My friend has two children ages two and four. The girl who is four, seems very oppositional. She literally starts every sentence with "No" when you make a comment or ask her a question. She is and has always been jealous of her brother and antagonizes him to the point of him biting her. Now a new baby has arrived which she has dreaded from the start so she is particularly angry today. She was verbally nasty to me and when anyone asked her today about the baby she refused to answer. My friend is getting quite frustrated with her and I tried to explain the expectation of regression, accidents happening, acting out, lying and just outright non compliance(which has been an issue before baby was conceived minus the accidents) and that she needs to be more attentive as far as communication, including her in baby care etc. I am not around enough to see the full interaction between mother and daughter, but I am out of the obvious tactics for this behavior and because I have noticed the hostile feelings towards the brother after two years of having him around, I am concerned about deeper issues. I forgot to mention that the mother says things like, "I get along better will my son" and ""When the she asks me a mil and one questions while doing housework, I tell her to stop with all the questions, I'm busy". So that may be a clue. They are a very religious couple and are very gentle and sweet. I just want to help her out before she gets too frustrated.
From: Debbie (town withheld)
* Offer to stay with the kids so she can get a break now and then which might have the benefit of giving her breathing-room to have more patience;
* Help her to find a parenting workshop or support group that will increase her range of parenting strategies. Offer to stay with the kids while she attends;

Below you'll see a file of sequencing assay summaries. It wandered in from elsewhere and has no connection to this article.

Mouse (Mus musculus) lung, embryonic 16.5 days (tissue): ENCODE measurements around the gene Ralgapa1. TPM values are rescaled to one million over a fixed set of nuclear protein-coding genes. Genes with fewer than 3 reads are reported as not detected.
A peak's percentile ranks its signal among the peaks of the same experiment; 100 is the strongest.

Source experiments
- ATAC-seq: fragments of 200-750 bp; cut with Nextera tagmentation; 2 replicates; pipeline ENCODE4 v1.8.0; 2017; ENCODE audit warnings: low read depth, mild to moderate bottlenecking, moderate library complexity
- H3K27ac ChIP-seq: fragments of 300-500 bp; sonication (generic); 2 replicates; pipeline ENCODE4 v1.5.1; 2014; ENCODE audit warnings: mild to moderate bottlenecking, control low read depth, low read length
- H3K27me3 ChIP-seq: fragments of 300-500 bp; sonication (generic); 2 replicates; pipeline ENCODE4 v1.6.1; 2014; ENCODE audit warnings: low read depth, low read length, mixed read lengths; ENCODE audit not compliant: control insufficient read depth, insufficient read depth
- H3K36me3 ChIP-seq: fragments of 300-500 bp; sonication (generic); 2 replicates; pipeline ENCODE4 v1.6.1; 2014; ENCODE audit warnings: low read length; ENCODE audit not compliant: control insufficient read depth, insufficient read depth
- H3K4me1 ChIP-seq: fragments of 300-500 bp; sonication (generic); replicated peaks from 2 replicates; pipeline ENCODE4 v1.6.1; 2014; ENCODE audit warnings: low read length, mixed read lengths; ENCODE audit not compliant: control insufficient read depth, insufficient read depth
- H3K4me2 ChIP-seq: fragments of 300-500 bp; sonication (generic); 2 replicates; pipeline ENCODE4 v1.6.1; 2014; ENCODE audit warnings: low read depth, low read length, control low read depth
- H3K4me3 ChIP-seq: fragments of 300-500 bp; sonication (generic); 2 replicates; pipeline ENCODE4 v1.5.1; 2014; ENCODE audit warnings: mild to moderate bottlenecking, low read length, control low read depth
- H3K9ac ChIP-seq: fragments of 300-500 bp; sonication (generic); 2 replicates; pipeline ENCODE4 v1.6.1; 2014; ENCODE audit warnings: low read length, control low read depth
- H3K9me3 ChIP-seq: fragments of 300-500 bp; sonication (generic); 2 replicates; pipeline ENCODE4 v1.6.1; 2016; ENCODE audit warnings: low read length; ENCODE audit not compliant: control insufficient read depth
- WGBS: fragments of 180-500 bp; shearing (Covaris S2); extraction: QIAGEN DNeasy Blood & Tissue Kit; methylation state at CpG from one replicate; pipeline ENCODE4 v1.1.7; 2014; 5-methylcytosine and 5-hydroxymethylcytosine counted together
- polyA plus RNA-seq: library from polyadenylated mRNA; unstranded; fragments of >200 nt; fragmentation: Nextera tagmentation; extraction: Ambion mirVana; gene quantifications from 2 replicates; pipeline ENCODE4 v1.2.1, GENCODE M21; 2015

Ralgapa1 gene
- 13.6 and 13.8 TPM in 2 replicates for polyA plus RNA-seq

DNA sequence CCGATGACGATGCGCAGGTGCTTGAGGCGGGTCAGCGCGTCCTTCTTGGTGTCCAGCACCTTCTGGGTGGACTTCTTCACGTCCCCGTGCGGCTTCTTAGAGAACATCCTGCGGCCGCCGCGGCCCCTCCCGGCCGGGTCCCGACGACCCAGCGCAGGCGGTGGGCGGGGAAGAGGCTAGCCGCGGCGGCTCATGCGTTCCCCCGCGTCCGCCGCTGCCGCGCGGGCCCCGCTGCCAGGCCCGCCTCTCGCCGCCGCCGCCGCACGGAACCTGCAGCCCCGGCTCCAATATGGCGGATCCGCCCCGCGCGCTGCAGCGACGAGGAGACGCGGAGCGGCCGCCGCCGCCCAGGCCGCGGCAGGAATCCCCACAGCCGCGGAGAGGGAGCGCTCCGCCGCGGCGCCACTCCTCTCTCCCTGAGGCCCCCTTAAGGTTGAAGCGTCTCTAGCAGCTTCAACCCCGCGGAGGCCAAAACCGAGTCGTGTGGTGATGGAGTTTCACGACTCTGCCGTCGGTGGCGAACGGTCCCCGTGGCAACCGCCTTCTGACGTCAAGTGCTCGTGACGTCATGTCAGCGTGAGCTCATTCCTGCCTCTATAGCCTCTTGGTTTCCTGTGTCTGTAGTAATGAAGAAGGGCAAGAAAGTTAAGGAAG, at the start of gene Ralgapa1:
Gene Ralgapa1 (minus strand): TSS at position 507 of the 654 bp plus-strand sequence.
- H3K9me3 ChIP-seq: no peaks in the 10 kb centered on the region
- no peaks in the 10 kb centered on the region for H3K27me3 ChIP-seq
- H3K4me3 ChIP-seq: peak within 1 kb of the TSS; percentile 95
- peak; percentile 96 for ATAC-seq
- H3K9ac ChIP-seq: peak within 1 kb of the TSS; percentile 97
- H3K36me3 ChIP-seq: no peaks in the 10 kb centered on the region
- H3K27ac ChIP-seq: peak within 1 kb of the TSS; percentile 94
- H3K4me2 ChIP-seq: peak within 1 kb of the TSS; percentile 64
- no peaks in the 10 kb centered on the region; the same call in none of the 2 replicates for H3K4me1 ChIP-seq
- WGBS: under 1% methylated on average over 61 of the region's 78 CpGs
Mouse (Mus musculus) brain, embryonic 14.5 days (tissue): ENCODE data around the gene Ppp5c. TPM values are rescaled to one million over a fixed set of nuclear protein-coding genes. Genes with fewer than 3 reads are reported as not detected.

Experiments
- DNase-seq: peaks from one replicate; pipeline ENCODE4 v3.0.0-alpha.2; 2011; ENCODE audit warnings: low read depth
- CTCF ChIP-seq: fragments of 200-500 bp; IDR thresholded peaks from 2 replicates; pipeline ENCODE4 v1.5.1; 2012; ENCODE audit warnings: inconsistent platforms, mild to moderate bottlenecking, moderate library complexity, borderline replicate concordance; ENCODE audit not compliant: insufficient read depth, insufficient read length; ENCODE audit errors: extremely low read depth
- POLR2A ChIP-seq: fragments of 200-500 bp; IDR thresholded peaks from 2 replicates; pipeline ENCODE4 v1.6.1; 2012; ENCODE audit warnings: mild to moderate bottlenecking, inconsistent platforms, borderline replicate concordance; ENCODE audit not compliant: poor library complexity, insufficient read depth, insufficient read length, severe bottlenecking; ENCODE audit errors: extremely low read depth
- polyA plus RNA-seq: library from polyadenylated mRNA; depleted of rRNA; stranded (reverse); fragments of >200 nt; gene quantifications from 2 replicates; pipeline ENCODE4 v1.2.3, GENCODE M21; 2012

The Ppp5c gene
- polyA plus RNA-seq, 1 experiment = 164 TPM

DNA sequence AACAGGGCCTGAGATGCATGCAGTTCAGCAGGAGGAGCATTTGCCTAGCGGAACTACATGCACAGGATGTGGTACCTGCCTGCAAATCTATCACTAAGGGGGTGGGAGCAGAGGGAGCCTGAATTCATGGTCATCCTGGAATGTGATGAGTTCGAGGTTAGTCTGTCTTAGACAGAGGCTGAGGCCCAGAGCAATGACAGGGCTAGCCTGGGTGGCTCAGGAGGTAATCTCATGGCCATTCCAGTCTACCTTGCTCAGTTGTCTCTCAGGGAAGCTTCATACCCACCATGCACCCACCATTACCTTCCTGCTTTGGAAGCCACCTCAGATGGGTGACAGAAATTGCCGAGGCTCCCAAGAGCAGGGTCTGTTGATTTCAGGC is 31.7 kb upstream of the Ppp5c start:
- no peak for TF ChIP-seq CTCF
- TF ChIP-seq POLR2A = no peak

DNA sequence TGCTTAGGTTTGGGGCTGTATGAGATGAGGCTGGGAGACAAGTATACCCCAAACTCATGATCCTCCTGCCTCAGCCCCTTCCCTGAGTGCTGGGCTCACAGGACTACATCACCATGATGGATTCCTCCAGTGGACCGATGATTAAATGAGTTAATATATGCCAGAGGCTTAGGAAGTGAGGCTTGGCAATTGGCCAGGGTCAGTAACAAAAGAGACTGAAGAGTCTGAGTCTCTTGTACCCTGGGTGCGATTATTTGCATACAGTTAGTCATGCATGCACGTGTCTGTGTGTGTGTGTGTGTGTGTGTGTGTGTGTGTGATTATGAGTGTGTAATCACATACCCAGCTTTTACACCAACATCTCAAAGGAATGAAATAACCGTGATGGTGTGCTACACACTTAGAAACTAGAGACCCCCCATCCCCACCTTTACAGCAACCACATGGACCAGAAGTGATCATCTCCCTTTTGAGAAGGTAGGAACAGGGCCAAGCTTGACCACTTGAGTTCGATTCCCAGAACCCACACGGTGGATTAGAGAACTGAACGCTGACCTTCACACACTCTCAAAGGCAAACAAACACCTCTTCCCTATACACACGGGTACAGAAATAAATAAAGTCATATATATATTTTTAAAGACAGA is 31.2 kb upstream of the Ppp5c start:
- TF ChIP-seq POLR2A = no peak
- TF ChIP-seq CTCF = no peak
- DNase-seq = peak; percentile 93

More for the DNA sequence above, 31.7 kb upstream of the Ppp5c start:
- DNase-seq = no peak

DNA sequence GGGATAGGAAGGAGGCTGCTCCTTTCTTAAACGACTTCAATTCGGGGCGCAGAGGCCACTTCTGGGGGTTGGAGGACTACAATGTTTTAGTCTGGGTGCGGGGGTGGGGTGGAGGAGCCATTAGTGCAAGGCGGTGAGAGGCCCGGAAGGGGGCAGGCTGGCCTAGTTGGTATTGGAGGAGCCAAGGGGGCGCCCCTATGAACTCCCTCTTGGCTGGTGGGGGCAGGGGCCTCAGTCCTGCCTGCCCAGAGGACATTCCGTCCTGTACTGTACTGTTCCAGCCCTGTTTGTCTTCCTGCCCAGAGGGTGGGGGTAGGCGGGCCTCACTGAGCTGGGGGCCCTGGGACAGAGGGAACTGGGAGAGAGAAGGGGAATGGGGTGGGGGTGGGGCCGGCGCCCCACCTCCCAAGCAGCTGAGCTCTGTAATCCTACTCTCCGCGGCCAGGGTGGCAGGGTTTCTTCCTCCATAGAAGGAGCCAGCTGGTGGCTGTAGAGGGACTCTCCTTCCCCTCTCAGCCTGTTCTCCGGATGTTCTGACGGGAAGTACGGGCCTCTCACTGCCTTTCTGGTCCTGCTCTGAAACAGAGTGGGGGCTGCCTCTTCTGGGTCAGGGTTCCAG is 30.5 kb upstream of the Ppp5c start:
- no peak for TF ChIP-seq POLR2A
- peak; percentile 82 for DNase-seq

* Spend time at the house and provide a kind of role model for how she can interact with the daughter in more positive ways;
* Have a heart -to-heart with her about your concerns, including whatever you mean about "deeper issues." Do you mean that the daughter has behavioral or temperamental challenges? If so, can you help her to know there are ways to get evaluations and support? (Hint: start with the pediatrician.) Or do you mean that the mom needs professional help for depression or some such?
The problem, of course, is that you don't know what her limits are, or where she will feel you exceed the limits of friendship. This is tricky territory. Some people -- including some readers here, I suspect -- will tell you to butt out. I hold to the theory that parenting is the toughest and most important job we every have as human beings and the one for which most of us receive little or no training. Maybe she needs permission to seek help, including from herself. Maybe you will never forgive yourself if you don't make the effort to be a supportive friend.
And of course, there's this caveat: If you think the children are in danger, don't hesitate to contact your local social services agency.